review

Book Review | Clockwork Angel by Cassandra Clare

clockwork angel coverSeries: The Infernal Devices (book #1)

Rating: 4 stars

star rating 4

“It’s all right to love someone who doesn’t love you back, as long as they’re worth you loving them. As long as they deserve it.”

Clockwork Angel is a YA historical urban fantasy that follows Tessa Gray, a young lady who travels from North America to 1800s London to meet her only living relative, her brother, and finds herself all mixed up with Shadowhunters and other supernatural creatures business. I’m sure you know that Shadowhunters are half-angel demon-hunter people, and that The Infernal Devices is a prequel triology for Cassandra Clare‘s famous The Mortal Instruments series.

I’ve been reading these books in publication order, so I have read the first 3 TMI books before this. I didn’t love them, but I like the world and I appreciate expanded universes so I kept going. People usually say that TID and The Dark Artificies triology (TMI’s sequel) are better than the original series, so I’m optimistic. I did enjoy this book more than the previous ones, and Cassandra‘s books are easy to read.

In Clockwork Angel, I noticed that the author’s writing did evolve and that she got better at handling dialogue. She used to overdo it with the witty banter in a way that didn’t make sense for certain characters and felt inappropriate for certain moments. This book isn’t mindblowing, but it is enjoyable. I think one of Cassandra’s strengths as a writer is her ability with character’s family dynamics. She’s good at making people who aren’t blood related seem as if they were. Although I’m not so convinced when the subject is her romance writing. At least not so far.

 

“If no one in the entire world cared about you, did you really exist at all?”

 

About the characters, I’ll start by saying that thank goodness Tessa is a better protagonist than Clary. Well, that isn’t exactly that hard considering that even a good chunk of the TMI fans don’t like that protagonist either. Tessa is in a similar situation to Clary‘s, having to rely on strangers’ help in order to find a missing relative, and even in her distress I did not feel like she was being bratty or super ungrateful with the people who were sheltering her, unlike a certain red-haired girl. I also appreciate that Tessa doesn’t shame other woman out of jealousy. I’m sorry, I can’t help comparing her to Clary because that girl was one of the main reasons I didn’t like TMI as much. Tessa is an orphan bookworm who is determined and loyal to the people she cares about. I think she fit well in the London institute.

Jem Carstairs. I really like Jem. I mentioned in my A Very Large Expanse of Sea review how nice guys don’t get as much praise, and I’m here to shout out this really nice dude, and say how much I appreciate his thoughtfulness and kindness. He makes Tessa feel welcomed, and he made me feel protective of him. I also really like that he has good humor despite his delicate situation, I respect people like that.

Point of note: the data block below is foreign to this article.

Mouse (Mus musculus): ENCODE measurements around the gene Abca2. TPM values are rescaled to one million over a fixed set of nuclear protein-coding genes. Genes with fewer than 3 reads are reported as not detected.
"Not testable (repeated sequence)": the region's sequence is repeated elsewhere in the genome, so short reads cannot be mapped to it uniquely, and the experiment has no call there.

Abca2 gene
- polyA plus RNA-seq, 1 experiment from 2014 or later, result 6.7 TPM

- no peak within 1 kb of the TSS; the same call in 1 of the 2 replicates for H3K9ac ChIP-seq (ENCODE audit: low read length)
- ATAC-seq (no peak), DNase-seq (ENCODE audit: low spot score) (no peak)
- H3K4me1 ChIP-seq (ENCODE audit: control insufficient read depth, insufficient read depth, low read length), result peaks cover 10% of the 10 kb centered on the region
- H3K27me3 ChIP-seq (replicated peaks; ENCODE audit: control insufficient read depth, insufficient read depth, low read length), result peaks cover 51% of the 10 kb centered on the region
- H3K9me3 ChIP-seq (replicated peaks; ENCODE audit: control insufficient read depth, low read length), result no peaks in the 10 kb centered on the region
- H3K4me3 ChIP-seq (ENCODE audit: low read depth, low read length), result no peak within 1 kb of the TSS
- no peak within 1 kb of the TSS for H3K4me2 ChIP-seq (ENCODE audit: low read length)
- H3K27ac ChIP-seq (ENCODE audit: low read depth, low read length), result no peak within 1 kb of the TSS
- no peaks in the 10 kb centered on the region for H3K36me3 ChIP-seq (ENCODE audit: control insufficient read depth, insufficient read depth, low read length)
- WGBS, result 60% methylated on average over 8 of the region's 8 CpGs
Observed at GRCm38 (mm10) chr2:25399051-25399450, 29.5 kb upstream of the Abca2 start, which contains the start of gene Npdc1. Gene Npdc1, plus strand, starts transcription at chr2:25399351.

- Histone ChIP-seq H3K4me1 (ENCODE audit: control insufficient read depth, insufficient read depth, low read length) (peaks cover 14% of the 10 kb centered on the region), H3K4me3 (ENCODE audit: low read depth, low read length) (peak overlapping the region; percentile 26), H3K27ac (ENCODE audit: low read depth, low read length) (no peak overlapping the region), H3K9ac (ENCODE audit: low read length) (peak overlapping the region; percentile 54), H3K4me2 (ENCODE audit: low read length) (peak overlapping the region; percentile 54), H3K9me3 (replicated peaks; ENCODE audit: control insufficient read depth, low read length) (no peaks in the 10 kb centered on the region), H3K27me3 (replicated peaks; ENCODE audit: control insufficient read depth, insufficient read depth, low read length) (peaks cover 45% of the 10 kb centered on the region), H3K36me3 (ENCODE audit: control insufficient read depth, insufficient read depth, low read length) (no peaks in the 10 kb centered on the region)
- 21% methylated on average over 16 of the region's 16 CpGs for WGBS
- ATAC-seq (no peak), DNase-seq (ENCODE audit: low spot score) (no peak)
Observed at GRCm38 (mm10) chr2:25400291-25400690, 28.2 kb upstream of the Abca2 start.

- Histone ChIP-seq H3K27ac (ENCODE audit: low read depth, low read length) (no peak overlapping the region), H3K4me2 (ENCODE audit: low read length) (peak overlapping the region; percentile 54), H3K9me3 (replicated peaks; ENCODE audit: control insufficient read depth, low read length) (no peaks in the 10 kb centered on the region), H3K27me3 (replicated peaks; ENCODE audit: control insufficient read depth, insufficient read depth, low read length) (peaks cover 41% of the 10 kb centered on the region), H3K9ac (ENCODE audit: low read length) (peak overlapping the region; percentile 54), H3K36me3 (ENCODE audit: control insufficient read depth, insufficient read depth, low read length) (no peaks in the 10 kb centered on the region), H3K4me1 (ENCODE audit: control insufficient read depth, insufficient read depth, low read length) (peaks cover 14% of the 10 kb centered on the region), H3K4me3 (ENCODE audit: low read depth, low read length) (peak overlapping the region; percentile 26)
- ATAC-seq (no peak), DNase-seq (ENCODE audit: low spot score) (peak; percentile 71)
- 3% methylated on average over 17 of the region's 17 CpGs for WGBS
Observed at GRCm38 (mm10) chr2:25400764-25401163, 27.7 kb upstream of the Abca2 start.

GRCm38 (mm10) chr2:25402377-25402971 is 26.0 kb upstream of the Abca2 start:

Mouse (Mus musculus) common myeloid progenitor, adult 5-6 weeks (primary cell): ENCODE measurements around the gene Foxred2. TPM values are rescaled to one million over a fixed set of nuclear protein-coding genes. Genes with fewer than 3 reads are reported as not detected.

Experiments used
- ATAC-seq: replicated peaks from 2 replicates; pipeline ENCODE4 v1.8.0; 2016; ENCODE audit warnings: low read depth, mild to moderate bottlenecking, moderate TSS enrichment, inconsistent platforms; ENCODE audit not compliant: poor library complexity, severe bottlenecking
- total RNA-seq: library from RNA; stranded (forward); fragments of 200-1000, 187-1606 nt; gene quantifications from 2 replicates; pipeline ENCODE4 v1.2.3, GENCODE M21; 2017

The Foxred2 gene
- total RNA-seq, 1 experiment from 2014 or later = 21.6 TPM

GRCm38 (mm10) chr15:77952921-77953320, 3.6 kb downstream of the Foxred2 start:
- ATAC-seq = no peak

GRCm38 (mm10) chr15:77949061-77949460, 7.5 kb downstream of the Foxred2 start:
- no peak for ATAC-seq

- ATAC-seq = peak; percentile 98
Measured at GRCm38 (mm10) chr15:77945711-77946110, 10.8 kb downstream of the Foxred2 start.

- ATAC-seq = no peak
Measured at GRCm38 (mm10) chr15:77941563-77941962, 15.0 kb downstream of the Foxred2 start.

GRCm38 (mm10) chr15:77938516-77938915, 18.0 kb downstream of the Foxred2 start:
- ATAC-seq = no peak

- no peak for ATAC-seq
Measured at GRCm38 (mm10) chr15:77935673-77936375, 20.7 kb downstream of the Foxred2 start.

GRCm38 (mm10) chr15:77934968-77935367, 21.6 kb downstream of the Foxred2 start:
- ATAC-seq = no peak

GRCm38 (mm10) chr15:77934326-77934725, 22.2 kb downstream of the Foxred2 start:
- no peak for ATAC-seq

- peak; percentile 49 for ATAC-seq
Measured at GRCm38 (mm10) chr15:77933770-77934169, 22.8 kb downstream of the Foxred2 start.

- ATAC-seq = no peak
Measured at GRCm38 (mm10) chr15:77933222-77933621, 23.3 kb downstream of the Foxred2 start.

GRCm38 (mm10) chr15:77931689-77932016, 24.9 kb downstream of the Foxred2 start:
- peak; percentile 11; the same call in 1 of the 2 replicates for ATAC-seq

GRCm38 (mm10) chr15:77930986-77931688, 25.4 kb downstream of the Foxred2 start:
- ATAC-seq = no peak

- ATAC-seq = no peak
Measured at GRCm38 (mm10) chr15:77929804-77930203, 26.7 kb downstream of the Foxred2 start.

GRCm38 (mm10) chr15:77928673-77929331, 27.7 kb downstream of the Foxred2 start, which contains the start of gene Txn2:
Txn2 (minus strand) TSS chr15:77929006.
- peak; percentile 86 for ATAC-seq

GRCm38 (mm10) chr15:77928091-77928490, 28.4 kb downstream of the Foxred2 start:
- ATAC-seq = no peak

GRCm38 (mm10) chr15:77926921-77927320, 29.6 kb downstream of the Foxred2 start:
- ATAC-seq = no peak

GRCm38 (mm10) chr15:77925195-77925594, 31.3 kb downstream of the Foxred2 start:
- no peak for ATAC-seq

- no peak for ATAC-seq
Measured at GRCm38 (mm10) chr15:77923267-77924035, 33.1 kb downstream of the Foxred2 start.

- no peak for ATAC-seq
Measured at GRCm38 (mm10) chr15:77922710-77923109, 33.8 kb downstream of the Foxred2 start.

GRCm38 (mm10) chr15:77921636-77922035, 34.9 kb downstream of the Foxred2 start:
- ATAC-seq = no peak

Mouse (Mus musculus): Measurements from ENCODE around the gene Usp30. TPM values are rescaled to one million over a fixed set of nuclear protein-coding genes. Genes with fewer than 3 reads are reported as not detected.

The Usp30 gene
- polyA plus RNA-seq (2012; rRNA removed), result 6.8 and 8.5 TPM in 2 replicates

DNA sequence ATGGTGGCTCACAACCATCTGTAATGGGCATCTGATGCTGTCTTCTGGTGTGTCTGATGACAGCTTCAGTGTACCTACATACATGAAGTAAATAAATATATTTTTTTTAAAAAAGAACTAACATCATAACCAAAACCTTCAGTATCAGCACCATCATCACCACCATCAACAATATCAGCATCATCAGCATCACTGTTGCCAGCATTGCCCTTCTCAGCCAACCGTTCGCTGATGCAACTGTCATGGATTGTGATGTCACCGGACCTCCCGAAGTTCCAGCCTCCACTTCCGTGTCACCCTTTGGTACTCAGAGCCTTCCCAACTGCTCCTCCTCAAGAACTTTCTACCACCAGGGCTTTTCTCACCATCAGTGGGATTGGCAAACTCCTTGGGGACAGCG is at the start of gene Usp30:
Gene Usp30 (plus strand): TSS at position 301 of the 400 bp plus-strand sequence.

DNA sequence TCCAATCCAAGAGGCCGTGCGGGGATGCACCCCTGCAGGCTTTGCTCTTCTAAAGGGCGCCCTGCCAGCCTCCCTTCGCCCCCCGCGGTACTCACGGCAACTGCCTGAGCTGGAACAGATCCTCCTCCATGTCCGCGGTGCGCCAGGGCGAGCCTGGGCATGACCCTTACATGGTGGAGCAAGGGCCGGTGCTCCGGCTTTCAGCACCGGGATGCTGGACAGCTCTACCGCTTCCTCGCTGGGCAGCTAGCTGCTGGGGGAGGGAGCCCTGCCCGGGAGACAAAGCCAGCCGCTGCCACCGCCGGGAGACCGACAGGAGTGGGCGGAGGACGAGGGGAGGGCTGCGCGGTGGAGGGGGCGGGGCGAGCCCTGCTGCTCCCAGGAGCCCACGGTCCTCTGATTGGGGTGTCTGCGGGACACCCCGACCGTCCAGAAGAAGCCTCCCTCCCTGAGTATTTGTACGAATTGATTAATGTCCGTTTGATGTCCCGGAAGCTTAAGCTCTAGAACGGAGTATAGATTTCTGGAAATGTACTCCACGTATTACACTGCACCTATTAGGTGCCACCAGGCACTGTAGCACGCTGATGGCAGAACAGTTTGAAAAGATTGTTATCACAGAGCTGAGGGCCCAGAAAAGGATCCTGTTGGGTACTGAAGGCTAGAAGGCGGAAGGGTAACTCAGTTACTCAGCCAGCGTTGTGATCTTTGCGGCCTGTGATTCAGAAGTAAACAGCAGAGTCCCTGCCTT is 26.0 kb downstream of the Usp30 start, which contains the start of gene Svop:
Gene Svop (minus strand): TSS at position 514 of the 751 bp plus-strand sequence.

Will Herondale. Are you ready for an unpopular opinion? Well, I’m not a fan of Will and I don’t get why people love him so much. There, I said it. I mean, I don’t hate him, but I also don’t feel it, you know? First of all, he feels too much like Jace 2.0 and I’d appreciate a bit more variety with these main love interests. Second of all, I’ve found that I don’t have that much patience for guys who act out, even if they have their designated sad backstories. Unless they get a very good development, or I see more complexity than just witty remarks and flirting, they just won’t do it for me anymore. I actually don’t mean to drag Will, and I really like his relationship with Jem. Cassandra has got the hang of that parabatai bond thing, even in TMI. But he was also a real jerk to Tessa in a certain scene of book one, and unless he gets some FANTASTIC development on the next installments, I don’t see my appreciation for him growing one bit. I’m cautiously open to it, though.

Also, I must say I’m a bit offended because every Camile or Camille I find in literature (which aren’t that many) is sketchy somehow. Thank you, next.

As for the worldbuilding, the world does get a bit expanded in this novel, but not too much. I felt like if I hadn’t read TMI I would still be able to understand things, because Cassandra does explain a few concepts again (although she uses a bit of shameless exposition to do it, but I forgive her).

I really want to read the most recent releases of the Shadowhunters Chronicles, people praise them so much. But I’m sooo behind that it’s unlikely that I’ll catch up with them this very year. It’s one of my 2019 projects though, to get as up to date with this series as possible. I want to at least read one of these books a month. It’s a matter of honor at this point. I actually started TMI 4, City of Fallen Angels, but I couldn’t finish it in January. I’ll try to read it this month and then pick up Clockwork Prince before February ends. We’ll see how that goes, wish me luck!

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So guys, have you read any of Cassandra Clare’s books? What do you think of them? Let me know in the comments. 😊

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2 thoughts on “Book Review | Clockwork Angel by Cassandra Clare”

  1. Mmhhh that’s some good tea about boys with tragic backstories in YA. I haven’t read any CC books yet though I really want to, I don’t have very high expectations for TMI, I read a sampler and I was kind of cringing at the writing and tropes. But this I really want to get to, I’m debating if I should just read this first and the only reason I haven’t is because if I like this I’m worried it will ruin TMI via comparisons

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